Sale of the Salt Lake Tribune - Read Deseret News' archive stories and see related links about the sale of the Tribune.

The management company of the Salt Lake Tribune is attempting "to have its cake and eat it too," attorneys for the newspaper's new owner said in a document filed Wednesday in the 10th Circuit Court of Appeals in Denver.

In the opening brief to its appeal of a Utah federal judge's February ruling, MediaNews Group said the Salt Lake Tribune Publishing Co. is trying to preserve a 1997 tax-free stock swap valued at $731 million and, at the same time, control non-editorial functions of the Tribune — perhaps diminishing the value of the newspaper until it can exercise an option to buy it at a lower price in 2002.

"The question in this case is whether the manager was entitled to a preliminary injunction allowing it to exercise non-editorial functions in its own interests, in defiance of the owner's directions and contrary to the owner's interests, and to prevent the owner from negotiating mutually beneficial changes to the joint operating agreement it has with another newspaper," the brief said.

MediaNews purchased the Tribune on Jan. 2 from AT&T Corp., then quickly sought to settle long-standing disputes with the Tribune's rival and partner in the JOA, the Deseret News.

The Newspaper Agency Corp. is owned 50-50 by both newspapers and carries out the shared JOA responsibilities of printing, advertising and distribution.

"Part of its business plan for increasing the value of the Tribune property involved cooperation with attempts by the Deseret News to move toward morning publication," MediaNews attorneys explained. "Because of the profit-sharing provisions of the joint operating agreement, an increase in Deseret News circulation would redound to the financial benefit of MediaNews."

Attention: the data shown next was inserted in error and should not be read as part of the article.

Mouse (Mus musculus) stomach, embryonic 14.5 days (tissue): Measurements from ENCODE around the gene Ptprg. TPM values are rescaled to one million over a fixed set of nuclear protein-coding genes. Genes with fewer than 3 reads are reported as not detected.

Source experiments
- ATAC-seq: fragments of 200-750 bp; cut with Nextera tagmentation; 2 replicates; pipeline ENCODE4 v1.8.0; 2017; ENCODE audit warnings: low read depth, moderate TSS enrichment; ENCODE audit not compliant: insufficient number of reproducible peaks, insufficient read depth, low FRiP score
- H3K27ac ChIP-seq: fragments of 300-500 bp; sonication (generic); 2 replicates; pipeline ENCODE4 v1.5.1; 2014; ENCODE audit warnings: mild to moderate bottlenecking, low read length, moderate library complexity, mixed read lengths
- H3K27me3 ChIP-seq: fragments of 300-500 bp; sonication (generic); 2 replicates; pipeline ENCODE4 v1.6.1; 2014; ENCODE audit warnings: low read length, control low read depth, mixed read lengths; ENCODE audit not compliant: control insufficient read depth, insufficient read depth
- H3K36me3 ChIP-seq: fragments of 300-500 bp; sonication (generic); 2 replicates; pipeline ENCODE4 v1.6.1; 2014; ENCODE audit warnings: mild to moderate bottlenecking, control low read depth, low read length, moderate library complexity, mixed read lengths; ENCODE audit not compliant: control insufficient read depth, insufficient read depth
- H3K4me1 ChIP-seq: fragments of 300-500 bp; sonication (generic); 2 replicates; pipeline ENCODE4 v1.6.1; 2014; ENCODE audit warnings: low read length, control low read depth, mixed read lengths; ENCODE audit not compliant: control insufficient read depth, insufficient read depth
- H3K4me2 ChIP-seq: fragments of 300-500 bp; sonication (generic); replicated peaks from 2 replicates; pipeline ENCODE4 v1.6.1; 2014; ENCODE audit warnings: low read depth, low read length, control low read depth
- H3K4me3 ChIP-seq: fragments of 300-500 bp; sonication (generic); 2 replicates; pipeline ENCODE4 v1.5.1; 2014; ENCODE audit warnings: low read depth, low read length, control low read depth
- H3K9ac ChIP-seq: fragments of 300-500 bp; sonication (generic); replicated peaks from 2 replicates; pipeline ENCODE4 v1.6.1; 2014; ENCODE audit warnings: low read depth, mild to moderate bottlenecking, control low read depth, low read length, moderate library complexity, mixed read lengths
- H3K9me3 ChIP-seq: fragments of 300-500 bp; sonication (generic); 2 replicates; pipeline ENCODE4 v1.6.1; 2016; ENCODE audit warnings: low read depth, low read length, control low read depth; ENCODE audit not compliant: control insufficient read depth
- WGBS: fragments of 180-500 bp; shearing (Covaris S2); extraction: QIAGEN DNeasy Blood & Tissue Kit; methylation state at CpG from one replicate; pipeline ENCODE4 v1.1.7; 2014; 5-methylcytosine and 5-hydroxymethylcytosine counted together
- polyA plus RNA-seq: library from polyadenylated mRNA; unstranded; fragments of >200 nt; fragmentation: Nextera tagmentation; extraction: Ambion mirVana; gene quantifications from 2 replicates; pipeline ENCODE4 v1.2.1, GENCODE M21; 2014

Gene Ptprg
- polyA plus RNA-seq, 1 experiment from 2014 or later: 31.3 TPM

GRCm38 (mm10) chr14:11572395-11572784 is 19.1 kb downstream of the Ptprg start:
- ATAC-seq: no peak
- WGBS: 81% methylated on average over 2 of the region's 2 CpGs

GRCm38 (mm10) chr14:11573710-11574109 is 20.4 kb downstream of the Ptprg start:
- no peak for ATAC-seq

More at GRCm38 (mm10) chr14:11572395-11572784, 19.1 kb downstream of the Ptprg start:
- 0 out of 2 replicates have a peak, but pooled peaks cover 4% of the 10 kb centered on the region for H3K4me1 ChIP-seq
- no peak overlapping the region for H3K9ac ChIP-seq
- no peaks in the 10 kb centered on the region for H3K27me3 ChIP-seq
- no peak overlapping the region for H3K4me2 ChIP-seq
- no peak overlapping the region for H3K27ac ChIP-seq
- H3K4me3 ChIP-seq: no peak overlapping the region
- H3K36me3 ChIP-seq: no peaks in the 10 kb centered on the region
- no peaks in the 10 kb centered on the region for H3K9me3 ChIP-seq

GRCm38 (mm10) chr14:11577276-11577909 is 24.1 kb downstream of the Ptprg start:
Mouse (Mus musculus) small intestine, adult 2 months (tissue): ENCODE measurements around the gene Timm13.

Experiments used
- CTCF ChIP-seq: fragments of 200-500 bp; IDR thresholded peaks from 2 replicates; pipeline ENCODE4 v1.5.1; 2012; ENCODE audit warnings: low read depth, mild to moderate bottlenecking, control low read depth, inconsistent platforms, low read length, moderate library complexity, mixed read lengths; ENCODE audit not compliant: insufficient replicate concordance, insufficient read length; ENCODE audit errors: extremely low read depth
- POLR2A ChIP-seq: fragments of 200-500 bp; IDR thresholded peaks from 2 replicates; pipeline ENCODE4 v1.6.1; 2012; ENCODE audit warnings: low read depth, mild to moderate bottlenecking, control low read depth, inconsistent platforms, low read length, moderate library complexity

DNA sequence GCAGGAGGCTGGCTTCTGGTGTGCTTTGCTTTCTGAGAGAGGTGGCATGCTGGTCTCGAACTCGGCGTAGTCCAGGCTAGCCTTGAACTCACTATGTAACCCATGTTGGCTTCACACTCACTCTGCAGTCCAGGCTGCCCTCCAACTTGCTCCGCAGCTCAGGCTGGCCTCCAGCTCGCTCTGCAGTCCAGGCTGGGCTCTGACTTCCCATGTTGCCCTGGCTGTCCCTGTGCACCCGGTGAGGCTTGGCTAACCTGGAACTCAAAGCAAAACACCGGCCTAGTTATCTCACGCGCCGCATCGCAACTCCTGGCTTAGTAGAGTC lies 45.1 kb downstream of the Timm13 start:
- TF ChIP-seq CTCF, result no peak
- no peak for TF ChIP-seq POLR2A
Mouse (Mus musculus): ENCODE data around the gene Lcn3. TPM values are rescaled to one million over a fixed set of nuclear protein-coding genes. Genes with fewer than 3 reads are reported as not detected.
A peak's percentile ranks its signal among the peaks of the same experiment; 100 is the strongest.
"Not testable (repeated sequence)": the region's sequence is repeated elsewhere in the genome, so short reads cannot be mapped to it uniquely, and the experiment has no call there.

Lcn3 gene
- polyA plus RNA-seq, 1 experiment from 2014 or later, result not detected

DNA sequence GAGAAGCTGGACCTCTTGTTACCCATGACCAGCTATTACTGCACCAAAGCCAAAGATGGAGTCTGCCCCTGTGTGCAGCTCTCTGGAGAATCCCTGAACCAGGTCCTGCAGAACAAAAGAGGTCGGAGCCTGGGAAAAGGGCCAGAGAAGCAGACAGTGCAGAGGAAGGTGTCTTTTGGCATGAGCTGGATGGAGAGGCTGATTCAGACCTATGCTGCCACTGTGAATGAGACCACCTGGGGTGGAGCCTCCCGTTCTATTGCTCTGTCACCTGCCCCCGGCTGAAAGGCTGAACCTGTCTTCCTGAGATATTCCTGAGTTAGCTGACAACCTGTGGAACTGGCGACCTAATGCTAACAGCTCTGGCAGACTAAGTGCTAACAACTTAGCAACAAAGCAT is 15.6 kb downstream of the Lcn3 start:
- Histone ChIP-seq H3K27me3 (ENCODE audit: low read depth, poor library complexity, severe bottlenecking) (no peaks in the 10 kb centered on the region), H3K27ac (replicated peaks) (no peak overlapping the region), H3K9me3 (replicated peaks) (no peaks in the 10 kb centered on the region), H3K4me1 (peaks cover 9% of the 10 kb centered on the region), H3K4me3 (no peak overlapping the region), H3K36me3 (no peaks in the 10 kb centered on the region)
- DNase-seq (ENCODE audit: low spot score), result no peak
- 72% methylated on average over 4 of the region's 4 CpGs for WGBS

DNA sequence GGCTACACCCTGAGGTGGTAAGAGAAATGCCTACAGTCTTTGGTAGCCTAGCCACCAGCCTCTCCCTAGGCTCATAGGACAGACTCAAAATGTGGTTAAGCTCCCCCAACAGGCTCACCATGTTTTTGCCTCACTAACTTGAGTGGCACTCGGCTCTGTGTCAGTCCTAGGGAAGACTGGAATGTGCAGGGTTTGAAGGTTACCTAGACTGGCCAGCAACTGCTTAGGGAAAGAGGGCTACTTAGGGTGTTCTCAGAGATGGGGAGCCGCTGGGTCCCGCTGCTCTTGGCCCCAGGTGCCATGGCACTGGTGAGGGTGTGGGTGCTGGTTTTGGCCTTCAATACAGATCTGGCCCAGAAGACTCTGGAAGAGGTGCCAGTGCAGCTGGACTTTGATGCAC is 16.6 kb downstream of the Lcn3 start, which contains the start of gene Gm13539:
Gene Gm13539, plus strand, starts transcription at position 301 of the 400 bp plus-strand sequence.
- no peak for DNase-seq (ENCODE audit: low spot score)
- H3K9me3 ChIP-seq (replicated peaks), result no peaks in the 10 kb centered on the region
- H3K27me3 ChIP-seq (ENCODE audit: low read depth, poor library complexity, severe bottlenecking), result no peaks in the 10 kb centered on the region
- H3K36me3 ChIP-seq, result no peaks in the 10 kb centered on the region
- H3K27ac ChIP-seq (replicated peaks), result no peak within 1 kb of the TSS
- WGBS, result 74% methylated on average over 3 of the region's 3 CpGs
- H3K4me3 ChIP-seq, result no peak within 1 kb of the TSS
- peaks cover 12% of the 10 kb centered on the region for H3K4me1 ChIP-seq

MediaNews says the Tribune has "resisted efforts of the Deseret News to increase circulation."

Tribune officials deny that assertion and say the Deseret News is welcome to convert to morning publication as long as it agrees to shoulder the financial burden of the change.

MediaNews said it was only looking after its business interests in the Tribune when it removed Salt Lake Publishing's Dominic Welch and Randy Frisch from the NAC board and replaced them with MediaNews representatives.

But on Feb. 21, U.S. District Judge Tena Campbell agreed with the managers and said MediaNews' actions violated the terms of a management agreement struck in 1997 when the Tribune's managers first sold the newspaper to Tele-Communications Inc. AT&T acquired the newspaper when it acquired TCI in 1999.

But it is the original deal between the Tribune managers and TCI that lies at the heart of the Tribune's dilemma today, according to MediaNews.

"It was critical to the tax-free character of the transaction that Salt Lake Publishing's role . . . be only that of TCI's agent acting for TCI's benefit," the brief said. "Had it been able to act for its own benefit with respect to the property (for the five years until its option to buy the newspaper ripened) the entire transaction would be subject to attack as a sham because in effect ownership would not have been actually transferred."

MediaNews believes Campbell erred when she determined the management agreement gives the managers rights to control amendments to the JOA.

"MediaNews paid $200 million for (the Tribune), and the option for the Tribune assets matures in July 2002 for fair market value," the attorneys wrote. "If (the managers are) granted independent authority to manage the financial affairs of the Tribune for (their) own benefit, including delaying or preventing the Deseret News from converting to a morning newspaper, the value of the property will go down."